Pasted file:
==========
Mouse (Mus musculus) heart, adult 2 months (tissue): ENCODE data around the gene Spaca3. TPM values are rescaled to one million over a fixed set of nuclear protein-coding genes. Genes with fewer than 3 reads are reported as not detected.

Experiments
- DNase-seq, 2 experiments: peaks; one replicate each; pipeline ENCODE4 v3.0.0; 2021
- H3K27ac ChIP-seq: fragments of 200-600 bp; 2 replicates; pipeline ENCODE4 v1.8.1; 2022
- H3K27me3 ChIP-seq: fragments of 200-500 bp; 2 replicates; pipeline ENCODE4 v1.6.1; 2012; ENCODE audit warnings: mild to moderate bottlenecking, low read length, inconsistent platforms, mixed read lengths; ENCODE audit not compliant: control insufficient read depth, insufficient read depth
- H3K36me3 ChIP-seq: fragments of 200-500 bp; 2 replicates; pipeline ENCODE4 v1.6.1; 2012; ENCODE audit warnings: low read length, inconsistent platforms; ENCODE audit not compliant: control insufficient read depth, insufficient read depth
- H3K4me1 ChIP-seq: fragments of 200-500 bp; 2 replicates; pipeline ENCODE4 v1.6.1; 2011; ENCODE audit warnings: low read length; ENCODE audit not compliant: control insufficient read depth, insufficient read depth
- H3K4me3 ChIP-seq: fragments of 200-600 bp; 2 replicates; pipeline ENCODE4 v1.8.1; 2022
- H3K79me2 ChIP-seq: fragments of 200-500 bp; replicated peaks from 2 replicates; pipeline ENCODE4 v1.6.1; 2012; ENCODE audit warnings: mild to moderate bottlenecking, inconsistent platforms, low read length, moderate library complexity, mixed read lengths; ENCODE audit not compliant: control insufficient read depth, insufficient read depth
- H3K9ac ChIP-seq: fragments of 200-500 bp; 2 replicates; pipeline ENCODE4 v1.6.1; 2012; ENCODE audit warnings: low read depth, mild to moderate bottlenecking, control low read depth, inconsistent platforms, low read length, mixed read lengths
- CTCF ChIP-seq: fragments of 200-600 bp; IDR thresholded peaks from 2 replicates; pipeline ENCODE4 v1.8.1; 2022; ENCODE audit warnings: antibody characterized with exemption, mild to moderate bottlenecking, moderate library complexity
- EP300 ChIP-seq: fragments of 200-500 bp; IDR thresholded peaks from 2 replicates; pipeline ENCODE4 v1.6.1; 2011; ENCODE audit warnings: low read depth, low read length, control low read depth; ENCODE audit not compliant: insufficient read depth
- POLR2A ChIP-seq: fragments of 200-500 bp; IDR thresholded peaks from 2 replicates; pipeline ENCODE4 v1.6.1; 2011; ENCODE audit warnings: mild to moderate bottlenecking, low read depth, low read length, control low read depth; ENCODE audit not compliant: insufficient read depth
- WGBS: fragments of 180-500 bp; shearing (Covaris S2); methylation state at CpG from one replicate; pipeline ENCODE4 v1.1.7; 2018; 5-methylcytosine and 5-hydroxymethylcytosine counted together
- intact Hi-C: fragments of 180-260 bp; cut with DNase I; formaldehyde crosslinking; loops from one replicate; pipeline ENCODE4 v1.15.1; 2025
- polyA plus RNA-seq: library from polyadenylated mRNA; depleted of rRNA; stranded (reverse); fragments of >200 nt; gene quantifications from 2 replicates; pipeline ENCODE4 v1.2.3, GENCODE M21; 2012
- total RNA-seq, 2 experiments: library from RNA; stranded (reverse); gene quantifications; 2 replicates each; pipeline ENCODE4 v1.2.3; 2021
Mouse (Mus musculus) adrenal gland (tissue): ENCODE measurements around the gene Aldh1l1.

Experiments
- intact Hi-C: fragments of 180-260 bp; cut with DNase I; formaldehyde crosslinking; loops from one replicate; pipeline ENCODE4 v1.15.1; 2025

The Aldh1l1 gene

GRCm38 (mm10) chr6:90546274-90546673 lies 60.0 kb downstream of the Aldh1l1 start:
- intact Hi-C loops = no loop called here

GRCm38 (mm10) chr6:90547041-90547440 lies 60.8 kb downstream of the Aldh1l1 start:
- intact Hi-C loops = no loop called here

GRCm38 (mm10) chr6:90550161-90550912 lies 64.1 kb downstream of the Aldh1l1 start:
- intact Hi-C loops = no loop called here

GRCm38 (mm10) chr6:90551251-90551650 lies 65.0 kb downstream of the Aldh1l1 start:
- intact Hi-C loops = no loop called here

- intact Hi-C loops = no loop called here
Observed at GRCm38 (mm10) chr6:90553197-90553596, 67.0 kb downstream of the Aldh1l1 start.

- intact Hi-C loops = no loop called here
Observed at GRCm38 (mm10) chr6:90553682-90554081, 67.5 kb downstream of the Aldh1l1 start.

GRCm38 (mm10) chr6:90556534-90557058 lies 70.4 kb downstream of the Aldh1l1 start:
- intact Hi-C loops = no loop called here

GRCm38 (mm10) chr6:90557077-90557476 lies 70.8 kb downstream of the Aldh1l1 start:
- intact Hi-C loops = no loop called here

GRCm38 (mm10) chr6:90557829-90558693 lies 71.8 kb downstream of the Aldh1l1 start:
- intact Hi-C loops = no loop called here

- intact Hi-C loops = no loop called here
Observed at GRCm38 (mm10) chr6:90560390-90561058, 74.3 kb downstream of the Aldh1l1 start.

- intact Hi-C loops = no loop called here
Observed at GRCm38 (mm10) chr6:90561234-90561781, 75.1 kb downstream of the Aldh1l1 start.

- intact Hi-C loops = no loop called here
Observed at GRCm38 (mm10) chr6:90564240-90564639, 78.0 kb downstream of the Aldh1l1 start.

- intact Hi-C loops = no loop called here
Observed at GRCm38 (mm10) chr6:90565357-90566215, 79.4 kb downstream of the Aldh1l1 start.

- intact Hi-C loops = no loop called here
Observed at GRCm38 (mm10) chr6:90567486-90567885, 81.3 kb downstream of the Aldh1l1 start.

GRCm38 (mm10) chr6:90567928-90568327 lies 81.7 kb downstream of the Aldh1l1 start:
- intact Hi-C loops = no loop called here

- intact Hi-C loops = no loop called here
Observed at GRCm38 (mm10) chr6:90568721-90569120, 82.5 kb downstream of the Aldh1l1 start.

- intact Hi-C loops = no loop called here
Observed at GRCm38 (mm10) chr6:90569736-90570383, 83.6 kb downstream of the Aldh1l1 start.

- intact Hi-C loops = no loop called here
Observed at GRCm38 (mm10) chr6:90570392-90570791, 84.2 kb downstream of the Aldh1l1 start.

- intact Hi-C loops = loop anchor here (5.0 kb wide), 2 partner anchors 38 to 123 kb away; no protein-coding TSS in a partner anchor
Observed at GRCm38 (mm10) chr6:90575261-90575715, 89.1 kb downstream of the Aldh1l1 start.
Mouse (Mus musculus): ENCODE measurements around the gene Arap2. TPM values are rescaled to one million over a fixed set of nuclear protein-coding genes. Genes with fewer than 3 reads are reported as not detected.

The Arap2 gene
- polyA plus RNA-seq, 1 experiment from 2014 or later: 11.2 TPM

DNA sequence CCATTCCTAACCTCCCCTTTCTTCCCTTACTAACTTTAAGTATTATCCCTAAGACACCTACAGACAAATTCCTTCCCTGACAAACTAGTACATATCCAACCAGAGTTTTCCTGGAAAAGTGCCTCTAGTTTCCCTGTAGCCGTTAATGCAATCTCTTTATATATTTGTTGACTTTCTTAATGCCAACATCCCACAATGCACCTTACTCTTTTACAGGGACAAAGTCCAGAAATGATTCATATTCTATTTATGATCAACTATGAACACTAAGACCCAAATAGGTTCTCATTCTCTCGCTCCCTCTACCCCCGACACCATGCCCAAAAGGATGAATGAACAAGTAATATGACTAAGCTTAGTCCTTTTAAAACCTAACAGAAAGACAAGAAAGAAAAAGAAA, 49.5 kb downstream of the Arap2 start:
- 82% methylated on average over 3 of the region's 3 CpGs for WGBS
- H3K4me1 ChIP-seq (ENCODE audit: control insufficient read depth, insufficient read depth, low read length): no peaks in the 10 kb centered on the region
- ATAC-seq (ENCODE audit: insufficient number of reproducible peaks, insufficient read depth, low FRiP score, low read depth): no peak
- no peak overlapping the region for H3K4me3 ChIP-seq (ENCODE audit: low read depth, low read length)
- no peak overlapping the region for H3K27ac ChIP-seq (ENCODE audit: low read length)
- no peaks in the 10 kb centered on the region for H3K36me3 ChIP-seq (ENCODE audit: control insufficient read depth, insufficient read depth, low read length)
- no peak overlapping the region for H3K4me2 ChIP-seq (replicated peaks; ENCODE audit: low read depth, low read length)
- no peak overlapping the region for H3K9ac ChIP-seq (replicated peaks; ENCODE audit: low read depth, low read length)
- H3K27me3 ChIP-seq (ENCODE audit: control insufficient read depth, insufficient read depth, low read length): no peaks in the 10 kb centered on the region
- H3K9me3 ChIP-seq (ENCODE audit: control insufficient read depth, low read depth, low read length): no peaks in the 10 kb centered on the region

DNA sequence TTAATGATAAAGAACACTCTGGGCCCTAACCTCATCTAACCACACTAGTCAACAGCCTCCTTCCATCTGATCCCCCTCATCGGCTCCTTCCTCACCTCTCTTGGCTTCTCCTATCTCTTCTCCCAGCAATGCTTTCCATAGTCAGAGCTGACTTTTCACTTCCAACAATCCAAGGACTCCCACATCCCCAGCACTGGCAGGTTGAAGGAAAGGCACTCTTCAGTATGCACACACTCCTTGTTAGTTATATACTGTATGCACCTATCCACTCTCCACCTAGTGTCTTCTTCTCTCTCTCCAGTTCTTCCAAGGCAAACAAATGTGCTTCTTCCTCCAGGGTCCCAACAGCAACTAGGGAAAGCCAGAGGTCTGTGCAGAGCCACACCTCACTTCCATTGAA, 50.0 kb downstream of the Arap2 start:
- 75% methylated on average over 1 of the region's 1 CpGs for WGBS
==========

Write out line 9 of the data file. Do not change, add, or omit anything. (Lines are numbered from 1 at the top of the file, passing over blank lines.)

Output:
- H3K79me2 ChIP-seq: fragments of 200-500 bp; replicated peaks from 2 replicates; pipeline ENCODE4 v1.6.1; 2012; ENCODE audit warnings: mild to moderate bottlenecking, inconsistent platforms, low read length, moderate library complexity, mixed read lengths; ENCODE audit not compliant: control insufficient read depth, insufficient read depth